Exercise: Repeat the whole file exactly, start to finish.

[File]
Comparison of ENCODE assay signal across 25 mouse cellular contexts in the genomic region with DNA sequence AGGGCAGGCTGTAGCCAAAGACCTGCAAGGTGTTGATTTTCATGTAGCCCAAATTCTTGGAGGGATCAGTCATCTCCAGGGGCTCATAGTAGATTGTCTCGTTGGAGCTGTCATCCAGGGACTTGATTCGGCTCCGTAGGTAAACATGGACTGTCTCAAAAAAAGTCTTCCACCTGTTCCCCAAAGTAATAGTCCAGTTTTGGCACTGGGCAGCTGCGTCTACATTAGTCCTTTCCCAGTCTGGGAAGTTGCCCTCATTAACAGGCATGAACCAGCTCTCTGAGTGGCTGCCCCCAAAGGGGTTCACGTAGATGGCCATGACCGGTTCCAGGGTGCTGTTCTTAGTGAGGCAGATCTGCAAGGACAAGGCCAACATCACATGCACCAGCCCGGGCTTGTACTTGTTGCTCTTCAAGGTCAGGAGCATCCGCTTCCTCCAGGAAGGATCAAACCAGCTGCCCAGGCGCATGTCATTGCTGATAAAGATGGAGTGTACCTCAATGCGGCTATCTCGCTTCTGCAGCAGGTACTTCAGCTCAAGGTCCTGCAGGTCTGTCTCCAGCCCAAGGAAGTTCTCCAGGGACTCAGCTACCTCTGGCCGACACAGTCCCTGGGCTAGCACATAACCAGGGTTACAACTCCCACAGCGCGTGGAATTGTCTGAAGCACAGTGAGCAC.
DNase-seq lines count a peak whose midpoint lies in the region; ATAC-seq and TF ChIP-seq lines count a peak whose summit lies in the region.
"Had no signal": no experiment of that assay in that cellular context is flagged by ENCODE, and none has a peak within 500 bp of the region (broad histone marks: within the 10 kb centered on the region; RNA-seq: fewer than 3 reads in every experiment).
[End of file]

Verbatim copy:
Comparison of ENCODE assay signal across 25 mouse cellular contexts in the genomic region with DNA sequence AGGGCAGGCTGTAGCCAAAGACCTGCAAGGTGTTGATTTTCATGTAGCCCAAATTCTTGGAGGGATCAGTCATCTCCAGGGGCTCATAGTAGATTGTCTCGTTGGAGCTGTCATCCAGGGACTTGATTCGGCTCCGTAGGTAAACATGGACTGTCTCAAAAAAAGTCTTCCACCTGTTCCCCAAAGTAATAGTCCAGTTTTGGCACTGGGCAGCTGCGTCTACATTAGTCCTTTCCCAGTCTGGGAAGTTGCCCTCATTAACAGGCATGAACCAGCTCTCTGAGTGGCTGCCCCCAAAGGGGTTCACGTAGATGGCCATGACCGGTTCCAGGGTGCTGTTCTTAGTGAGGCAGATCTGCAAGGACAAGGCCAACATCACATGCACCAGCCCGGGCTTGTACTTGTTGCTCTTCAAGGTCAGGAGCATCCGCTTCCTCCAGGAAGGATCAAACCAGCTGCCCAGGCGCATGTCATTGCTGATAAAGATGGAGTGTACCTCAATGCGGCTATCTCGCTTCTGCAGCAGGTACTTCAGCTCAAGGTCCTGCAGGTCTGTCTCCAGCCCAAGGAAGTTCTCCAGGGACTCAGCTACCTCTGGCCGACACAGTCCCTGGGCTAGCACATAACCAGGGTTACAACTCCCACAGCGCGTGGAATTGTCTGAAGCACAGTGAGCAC.
DNase-seq lines count a peak whose midpoint lies in the region; ATAC-seq and TF ChIP-seq lines count a peak whose summit lies in the region.
"Had no signal": no experiment of that assay in that cellular context is flagged by ENCODE, and none has a peak within 500 bp of the region (broad histone marks: within the 10 kb centered on the region; RNA-seq: fewer than 3 reads in every experiment).